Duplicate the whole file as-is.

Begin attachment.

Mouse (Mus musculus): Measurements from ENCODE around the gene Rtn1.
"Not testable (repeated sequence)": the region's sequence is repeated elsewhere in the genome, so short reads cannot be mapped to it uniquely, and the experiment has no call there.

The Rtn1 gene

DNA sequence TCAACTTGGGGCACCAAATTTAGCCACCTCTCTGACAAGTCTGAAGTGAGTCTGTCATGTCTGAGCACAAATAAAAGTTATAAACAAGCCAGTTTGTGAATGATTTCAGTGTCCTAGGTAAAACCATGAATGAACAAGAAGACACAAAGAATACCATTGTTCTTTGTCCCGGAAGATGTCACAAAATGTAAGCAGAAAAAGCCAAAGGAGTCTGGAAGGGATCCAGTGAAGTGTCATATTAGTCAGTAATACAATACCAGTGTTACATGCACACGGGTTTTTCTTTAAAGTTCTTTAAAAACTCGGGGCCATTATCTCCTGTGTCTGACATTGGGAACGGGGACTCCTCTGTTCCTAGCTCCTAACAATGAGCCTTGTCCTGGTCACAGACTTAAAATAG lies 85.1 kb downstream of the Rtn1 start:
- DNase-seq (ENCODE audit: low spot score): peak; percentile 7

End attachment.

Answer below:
Mouse (Mus musculus): Measurements from ENCODE around the gene Rtn1.
"Not testable (repeated sequence)": the region's sequence is repeated elsewhere in the genome, so short reads cannot be mapped to it uniquely, and the experiment has no call there.

The Rtn1 gene

DNA sequence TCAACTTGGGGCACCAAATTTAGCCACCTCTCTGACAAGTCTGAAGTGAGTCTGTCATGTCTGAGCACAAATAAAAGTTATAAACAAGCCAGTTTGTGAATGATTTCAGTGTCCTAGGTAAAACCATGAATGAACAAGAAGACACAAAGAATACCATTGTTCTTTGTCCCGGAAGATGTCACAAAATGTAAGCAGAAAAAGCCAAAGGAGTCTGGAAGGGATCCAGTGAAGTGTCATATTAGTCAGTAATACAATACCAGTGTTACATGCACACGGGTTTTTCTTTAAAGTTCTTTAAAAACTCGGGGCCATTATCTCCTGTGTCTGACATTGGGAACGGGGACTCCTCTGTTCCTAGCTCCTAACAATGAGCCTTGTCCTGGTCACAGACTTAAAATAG lies 85.1 kb downstream of the Rtn1 start:
- DNase-seq (ENCODE audit: low spot score): peak; percentile 7